It almost seems like more of a philosophical question than an actual scientifically thought-through theory. The first two years of teacher training in Austria weren’t perfect, and weren't easy. This has a lot do with how the training is run and how the laws are made, and the study plan is executed. I didn’t always feel like I was improving and learning a lot, maybe I was getting a bit frustrated in my second year, which had a lot to do with my decision to study abroad. But then again, I didn’t really know what to expect, I knew I wanted to improve, learn useful stuff as a future teacher and become better and better at it. If I would have stayed in Austria for my entire studies I believe I couldn’t be as good as I can be with the experiences that I had abroad. Now the point here is more that being away from this specific institution can be more valuable than staying there. Can I even really assume something like that? What if I would have stayed, I wouldn’t have an opposing opinion because there wouldn’t have been the experience?
In my case, this might have happened anyway. Here’s why: one of my closest friends, who was in the same teacher training program went to study abroad a year prior to me going. Judging by those experiences my opinion changed even though I was still at ‘home’. We talked about what she has been learning, and how big of a difference it was to really learn something.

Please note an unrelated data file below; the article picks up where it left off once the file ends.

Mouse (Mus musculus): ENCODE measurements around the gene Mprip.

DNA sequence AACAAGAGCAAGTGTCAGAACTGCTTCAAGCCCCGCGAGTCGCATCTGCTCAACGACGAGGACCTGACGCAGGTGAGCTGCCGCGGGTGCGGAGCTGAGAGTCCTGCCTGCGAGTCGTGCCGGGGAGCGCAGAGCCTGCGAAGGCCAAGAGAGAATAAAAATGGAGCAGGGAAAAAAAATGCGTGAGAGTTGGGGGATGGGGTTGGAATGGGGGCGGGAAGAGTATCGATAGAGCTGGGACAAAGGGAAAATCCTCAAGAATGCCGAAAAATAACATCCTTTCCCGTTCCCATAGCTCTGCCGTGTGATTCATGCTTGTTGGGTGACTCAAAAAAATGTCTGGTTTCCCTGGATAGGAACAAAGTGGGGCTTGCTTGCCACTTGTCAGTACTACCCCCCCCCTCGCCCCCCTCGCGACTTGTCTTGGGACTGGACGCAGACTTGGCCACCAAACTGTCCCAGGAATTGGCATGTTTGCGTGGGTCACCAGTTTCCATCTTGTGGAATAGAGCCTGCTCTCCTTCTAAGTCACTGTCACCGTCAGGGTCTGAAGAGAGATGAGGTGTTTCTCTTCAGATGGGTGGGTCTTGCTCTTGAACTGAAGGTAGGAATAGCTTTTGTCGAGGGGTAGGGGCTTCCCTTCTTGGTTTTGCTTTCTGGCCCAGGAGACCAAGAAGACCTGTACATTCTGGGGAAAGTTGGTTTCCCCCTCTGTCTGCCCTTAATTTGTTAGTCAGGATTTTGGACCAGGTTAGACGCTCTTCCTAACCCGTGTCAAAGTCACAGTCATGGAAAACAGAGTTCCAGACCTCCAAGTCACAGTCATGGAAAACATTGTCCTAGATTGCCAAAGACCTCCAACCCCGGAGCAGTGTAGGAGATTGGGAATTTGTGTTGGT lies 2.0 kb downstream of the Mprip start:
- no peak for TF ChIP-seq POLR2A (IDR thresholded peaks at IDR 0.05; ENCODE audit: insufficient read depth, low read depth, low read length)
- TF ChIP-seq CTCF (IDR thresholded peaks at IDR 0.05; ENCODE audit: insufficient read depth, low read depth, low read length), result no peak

But what about students who don’t experience something like we did? Well, as far as I can tell after talking to many students, both primary school and secondary school teaching students, it seems like everybody wants more, wants something better. I can’t recall anybody saying that it’s enjoyable to be at this faculty, but the generally negative mood about teacher education in Austria is a topic for another day.

It seems to me that adjusting upwards is more natural because I’m always excited for challenges, and with that comes more work, but also more fun. This was probably an even bigger deal because my opinion about my program was on a downward spiral before, so having a new environment with challenging studies made even more of an impact. This up and down could also explain why it’s tough to be here again. It will hopefully calibrate itself again, although deep down I don’t want to revert back to ‘lower levels’ again.